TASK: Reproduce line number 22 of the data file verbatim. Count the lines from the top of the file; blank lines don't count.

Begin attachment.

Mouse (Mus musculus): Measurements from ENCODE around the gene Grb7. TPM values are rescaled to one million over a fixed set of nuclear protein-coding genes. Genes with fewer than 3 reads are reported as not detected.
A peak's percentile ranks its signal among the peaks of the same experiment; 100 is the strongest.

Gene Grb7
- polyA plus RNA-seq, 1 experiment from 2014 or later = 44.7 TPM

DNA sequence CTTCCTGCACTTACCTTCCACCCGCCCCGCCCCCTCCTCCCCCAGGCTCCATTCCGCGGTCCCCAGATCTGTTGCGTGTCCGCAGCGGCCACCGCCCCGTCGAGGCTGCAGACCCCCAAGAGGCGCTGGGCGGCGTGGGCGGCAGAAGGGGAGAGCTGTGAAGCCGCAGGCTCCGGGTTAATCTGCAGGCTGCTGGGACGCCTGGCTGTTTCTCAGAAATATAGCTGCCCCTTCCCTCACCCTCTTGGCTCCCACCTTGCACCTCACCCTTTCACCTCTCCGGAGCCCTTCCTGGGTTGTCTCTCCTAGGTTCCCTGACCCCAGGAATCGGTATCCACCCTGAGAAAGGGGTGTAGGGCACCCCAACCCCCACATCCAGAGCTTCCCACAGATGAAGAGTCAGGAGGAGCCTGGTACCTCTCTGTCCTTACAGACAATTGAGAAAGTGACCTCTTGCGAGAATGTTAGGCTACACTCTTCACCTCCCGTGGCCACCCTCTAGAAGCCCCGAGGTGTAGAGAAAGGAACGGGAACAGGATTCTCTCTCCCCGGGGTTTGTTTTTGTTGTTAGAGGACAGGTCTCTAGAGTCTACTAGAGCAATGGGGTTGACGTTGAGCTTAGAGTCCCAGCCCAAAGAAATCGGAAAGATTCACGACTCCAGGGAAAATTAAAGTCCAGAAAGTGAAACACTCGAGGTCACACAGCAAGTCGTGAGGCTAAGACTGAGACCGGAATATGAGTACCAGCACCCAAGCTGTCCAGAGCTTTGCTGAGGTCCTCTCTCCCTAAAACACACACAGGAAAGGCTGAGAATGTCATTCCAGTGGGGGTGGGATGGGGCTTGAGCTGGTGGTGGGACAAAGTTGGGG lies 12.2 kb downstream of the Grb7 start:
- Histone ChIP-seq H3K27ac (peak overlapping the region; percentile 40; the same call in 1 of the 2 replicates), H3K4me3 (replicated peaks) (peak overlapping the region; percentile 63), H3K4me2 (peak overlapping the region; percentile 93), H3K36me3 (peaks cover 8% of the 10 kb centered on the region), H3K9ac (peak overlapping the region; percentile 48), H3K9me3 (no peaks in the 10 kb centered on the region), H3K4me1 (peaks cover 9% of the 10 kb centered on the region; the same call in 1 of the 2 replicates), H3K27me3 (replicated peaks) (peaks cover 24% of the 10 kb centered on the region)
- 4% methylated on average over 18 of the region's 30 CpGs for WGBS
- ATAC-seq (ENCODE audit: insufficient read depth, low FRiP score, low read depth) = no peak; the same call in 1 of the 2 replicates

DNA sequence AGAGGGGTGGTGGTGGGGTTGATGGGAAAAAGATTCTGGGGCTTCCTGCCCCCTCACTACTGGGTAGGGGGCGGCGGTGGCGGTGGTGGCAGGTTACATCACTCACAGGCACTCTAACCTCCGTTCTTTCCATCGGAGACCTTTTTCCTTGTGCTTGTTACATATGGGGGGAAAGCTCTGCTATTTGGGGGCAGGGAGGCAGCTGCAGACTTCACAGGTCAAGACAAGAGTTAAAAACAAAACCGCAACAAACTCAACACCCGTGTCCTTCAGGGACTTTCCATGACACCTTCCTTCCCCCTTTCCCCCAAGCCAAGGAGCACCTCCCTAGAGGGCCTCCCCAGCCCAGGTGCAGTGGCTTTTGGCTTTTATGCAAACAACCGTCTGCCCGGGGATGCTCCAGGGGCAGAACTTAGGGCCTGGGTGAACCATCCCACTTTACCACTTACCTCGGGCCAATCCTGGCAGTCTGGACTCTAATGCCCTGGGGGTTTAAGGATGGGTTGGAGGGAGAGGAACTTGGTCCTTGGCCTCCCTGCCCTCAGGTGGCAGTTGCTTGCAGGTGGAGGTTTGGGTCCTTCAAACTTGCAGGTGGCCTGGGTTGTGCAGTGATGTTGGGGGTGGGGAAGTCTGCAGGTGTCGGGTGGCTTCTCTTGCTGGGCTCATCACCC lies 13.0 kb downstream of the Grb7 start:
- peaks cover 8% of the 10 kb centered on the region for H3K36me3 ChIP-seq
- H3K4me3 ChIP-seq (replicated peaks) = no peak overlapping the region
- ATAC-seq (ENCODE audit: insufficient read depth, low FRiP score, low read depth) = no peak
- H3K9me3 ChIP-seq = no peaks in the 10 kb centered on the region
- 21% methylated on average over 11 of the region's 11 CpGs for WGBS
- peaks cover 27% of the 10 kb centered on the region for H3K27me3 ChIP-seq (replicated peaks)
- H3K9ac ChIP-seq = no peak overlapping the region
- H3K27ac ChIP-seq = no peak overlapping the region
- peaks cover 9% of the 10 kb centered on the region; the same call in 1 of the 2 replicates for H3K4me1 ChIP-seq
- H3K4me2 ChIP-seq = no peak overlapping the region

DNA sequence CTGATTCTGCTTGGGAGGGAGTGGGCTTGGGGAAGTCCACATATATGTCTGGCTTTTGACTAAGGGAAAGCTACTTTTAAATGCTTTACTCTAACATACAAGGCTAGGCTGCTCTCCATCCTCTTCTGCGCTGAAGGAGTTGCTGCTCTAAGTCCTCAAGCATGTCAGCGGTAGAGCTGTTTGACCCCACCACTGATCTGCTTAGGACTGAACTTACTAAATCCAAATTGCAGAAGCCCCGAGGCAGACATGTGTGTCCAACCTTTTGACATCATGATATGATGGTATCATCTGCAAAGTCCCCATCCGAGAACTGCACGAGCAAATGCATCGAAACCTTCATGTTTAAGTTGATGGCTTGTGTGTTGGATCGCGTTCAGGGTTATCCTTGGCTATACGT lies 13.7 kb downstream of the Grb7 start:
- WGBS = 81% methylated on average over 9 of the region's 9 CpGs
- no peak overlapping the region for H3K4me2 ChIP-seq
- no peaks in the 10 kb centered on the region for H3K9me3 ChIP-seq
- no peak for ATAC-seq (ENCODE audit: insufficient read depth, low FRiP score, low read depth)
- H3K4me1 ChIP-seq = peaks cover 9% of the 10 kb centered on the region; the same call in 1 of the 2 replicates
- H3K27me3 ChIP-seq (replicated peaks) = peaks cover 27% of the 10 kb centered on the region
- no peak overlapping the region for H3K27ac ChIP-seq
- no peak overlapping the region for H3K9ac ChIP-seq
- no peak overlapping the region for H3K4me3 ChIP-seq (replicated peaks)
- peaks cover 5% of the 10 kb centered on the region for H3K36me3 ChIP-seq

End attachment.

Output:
- no peak overlapping the region for H3K4me2 ChIP-seq